More than a third of Kenyan men and women are infected with herpes simplex virus type 2 (HSV-2), as are eight in 10 individuals with HIV-1, according to a nationally representative household study.1 Furthermore, among HSV-2–infected individuals, 16% are also infected with HIV, whereas 2% of those without herpes have HIV. Characteristics associated with herpes infection include being female, HIV-positive, older or an uncircumcised male, or having an uncircumcised male partner.
Previous research has established that a synergistic relationship exists between HSV-2 infection and HIV transmission and acquisition, and that populations with high HSV-2 prevalence often have high rates of HIV infection. Few population-based estimates of HSV-2 prevalence exist for Sub-Saharan Africa, which has the world’s highest rates of HIV. The present study, conducted in 2007, was Kenya’s first nationally representative survey to assess the prevalence of these two infections; interviewers collected data on participants’ social and demographic characteristics, history of STIs and sexual behavior, and obtained blood samples for HIV-1, HSV-2 and syphilis testing. In addition to assessing the prevalence of HIV and HSV-2, researchers used logistic regression analysis to identify associations between respondents’ characteristics and herpes infection.
Among the 15,707 Kenyans aged 15–64 who completed interviews and were tested for both HIV and herpes, 35% were infected with HSV-2 (42% of women and 26% of men); of these respondents, 16% were also HIV-positive, compared with only 2% of those who did not have herpes. Of the 1,100 HIV-infected respondents, 81% also had herpes. Respondents who tested positive for HIV-1 were more likely to have HSV-2 than those who tested negative (84% vs. 38% among women, and 74% vs. 24% among men); similarly, respondents who tested positive for syphilis were more likely to have HSV-2 than those who received negative test results (78% vs. 41% among women, and 63% vs. 26% among men). In addition, herpes prevalence increased with age for both genders, and was higher among women than among men for each age-group. Between ages 15 and 24, herpes prevalence rose rapidly among females, from 7% to 34%, while it increased relatively gradually among males, from 3% to 14%. HIV prevalence was also consistently higher among women than among men; among 24-year-olds, for example, infection rates were 11% and 2%, respectively.
As expected, HSV-2 prevalence was higher among respondents who had had two or more lifetime sex partners, rather than none or one partner (55% vs. 26% for women, and 30% vs. 10% for men). Prevalence increased linearly by number of lifetime partners among both genders, but was consistently higher among women. Among men who had been sexually active during the past year, those who reported symptoms of genital ulcer disease in this period were more likely to test positive for HSV-2 (56% vs. 26%). Notably, circumcised men were less likely than their uncircumcised peers to have herpes (24% vs. 39%); similarly, women whose partners were circumcised were less likely to test positive for the virus than were those whose partners had not undergone the procedure (39% vs. 77%). Furthermore, men who had used a condom at last sex had a reduced rate of herpes infection (19% vs. 34%).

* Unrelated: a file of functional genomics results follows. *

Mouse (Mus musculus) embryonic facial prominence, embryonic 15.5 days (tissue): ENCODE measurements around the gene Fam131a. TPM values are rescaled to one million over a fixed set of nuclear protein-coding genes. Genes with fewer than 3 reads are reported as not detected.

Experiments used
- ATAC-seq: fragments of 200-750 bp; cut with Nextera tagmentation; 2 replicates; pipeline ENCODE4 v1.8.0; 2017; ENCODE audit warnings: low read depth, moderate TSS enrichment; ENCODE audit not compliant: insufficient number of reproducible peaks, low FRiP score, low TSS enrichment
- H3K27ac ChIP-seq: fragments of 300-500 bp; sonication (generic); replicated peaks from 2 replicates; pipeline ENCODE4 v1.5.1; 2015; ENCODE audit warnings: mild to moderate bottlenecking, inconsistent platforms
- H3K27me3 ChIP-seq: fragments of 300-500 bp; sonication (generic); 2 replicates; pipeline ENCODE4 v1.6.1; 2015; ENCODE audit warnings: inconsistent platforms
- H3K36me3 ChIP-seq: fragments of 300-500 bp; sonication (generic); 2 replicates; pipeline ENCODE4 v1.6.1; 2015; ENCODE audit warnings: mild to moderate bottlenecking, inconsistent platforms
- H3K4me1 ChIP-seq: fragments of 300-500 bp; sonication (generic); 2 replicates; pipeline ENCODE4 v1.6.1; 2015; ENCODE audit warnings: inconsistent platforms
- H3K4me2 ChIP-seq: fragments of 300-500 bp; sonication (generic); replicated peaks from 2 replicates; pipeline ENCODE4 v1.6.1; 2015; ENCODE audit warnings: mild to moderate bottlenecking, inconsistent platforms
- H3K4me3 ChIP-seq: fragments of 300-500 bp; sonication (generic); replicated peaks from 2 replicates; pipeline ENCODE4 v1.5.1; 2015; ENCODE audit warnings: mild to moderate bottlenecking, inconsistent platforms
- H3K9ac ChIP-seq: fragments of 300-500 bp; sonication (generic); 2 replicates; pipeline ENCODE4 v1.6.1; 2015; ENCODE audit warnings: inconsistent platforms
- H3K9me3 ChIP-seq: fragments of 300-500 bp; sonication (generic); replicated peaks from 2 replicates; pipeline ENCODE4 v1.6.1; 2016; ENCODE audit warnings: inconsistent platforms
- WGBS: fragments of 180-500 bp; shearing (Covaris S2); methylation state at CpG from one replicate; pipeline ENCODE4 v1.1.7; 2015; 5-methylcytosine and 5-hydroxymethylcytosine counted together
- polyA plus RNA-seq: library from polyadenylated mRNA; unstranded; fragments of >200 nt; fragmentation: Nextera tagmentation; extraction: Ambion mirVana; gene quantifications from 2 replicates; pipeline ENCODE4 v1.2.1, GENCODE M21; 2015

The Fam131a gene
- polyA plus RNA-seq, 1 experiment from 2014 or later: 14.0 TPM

In the multivariate analysis, HSV-2 infection was associated with testing positive for HIV (adjusted odds ratios, 7.5 for women and 4.4 for men) and syphilis (3.5 and 2.4, respectively). Age was also correlated with herpes infection: Compared with respondents aged 15–24, all older age-groups had an elevated likelihood of infection (1.6–5.6). In addition, respondents who were married or cohabiting, as well as those separated or divorced, were more likely than those who had never married or cohabited to have an HSV-2 infection (1.7–2.6). Men who reported symptoms of genital ulcer disease in the past year and those who were not circumcised also had elevated odds of having HSV-2 (4.2 and 2.0, respectively), while women who had had two or more lifetime partners were more likely than those with fewer to test positive for the virus (2.6). Finally, both partners had genital herpes in 30% of the 2,708 couples tested for both HSV-2 and HIV; in 21%, only one partner was infected with HSV-2. In 10% of couples in which both partners had HSV-2, both partners also had HIV, compared with 3% of couples in which only one partner had HSV-2 and 0.4% of those in which neither partner had genital herpes.
The researchers believe their results support a clear relationship between HSV-2 and HIV infection. However, they noted several limitations of the study: its cross-sectional nature, which precluded determining the sequence of behaviors and infection; the possible underreporting of sexual activity and risk factors; and, in the absence of physical examinations, the possible misreporting of circumcision. Nonetheless, the authors assert that these findings can improve awareness of Kenya’s high HSV-2 prevalence, “help identify vulnerable groups … and opportunities to monitor and alter population risk for both HSV-2 and HIV, [and] advance our understanding of HSV-2 as a biologic cofactor in HIV acquisition and transmission.”
1. Mugo N et al., Prevalence of herpes simplex virus type 2 infection, human immunodeficiency virus/herpes simplex virus type 2 coinfection, and associated risk factors in a national, population-based survey in Kenya, Sexually Transmitted Diseases, 2011, 38(11):1059–1066.